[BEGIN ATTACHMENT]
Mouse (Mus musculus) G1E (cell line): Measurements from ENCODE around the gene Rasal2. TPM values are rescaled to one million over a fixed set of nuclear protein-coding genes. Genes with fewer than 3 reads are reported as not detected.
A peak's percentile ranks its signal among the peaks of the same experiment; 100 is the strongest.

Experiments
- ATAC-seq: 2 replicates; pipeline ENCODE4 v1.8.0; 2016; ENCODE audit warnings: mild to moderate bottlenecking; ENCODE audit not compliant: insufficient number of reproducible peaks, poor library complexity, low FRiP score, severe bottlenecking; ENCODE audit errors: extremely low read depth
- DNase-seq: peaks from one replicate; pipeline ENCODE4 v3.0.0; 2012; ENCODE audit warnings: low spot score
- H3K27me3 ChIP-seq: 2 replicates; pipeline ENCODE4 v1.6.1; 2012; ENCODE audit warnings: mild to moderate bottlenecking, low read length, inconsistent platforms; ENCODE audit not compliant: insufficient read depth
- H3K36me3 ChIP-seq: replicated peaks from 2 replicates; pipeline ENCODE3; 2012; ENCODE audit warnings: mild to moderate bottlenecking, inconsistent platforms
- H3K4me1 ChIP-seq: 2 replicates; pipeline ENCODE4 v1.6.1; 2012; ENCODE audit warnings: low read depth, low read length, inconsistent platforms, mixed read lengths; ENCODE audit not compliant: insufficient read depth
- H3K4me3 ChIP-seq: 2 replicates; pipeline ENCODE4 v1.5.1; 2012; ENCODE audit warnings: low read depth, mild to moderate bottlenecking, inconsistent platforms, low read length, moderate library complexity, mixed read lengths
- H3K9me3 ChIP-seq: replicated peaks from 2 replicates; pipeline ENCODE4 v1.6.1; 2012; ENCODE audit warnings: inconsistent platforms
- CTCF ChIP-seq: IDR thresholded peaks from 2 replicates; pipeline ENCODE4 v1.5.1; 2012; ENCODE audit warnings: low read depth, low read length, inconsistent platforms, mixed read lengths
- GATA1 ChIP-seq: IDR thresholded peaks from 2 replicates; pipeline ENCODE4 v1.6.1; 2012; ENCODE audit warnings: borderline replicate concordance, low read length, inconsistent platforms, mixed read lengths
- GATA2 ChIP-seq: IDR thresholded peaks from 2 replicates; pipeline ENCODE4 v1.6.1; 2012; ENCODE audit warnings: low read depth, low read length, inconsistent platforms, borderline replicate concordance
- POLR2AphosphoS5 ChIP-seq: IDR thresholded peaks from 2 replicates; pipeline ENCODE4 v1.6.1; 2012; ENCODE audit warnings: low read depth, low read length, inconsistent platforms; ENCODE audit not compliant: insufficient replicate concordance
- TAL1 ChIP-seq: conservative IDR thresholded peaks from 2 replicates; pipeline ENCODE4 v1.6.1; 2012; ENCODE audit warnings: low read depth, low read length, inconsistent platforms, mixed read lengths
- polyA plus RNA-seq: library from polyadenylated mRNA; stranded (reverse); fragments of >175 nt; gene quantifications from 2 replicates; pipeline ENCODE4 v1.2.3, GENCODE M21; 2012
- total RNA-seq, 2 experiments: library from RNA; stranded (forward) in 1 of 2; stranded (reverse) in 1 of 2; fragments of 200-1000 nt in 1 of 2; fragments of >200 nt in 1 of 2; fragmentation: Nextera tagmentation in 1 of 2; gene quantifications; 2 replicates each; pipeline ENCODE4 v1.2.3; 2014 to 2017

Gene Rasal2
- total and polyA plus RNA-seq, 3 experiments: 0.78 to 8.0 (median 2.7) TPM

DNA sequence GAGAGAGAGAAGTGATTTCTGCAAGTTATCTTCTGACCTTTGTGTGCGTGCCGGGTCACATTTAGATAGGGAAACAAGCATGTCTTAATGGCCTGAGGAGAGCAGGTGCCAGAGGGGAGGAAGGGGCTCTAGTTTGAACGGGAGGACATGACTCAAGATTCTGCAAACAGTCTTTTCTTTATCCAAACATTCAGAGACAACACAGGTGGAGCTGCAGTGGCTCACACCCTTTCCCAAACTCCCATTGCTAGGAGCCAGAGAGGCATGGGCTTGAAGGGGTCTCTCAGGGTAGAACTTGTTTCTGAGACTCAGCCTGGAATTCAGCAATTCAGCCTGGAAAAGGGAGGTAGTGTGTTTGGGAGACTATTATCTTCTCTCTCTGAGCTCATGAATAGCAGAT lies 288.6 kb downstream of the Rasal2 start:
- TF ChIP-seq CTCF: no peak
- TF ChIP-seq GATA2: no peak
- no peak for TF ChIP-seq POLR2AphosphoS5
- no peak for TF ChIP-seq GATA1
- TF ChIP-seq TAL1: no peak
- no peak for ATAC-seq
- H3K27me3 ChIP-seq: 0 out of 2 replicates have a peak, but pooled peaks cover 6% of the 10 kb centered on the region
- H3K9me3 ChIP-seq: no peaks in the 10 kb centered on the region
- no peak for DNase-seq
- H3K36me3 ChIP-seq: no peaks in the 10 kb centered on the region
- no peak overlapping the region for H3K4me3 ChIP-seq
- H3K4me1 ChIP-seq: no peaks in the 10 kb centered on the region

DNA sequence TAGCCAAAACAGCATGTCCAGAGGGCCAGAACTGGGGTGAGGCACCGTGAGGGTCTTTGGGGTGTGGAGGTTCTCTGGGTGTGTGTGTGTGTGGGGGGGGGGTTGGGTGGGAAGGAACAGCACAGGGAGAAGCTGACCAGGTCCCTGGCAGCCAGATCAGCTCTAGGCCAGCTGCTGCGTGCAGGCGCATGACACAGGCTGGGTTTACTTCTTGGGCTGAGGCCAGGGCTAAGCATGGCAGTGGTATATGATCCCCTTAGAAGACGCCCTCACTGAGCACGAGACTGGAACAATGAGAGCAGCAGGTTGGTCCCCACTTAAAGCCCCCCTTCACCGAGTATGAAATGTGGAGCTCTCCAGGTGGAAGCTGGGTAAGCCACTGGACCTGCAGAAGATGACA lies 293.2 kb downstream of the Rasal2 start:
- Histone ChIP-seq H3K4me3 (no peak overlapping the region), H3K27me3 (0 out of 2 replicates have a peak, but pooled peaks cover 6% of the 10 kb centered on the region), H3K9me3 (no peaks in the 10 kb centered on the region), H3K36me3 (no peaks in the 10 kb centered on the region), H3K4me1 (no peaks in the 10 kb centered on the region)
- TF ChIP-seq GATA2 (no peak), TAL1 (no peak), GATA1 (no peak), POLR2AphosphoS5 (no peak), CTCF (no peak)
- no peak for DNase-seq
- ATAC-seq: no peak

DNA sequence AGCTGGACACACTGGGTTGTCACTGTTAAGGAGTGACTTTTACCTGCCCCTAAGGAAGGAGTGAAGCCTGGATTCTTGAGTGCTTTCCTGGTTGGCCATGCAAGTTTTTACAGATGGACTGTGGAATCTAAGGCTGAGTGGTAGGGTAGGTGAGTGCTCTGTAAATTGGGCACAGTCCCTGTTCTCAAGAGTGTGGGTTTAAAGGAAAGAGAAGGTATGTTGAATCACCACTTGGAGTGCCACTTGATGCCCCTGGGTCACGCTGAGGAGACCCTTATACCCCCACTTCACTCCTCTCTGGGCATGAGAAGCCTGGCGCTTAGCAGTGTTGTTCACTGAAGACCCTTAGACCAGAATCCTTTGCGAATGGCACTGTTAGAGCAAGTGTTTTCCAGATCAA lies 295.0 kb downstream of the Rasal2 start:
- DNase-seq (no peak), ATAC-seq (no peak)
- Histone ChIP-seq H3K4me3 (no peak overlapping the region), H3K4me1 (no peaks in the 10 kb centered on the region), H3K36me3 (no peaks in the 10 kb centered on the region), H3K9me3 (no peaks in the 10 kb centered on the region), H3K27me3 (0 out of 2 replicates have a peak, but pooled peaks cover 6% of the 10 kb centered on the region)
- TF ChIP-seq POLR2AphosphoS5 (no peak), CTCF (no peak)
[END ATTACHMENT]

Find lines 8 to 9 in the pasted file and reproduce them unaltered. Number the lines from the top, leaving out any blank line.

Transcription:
- H3K4me1 ChIP-seq: 2 replicates; pipeline ENCODE4 v1.6.1; 2012; ENCODE audit warnings: low read depth, low read length, inconsistent platforms, mixed read lengths; ENCODE audit not compliant: insufficient read depth
- H3K4me3 ChIP-seq: 2 replicates; pipeline ENCODE4 v1.5.1; 2012; ENCODE audit warnings: low read depth, mild to moderate bottlenecking, inconsistent platforms, low read length, moderate library complexity, mixed read lengths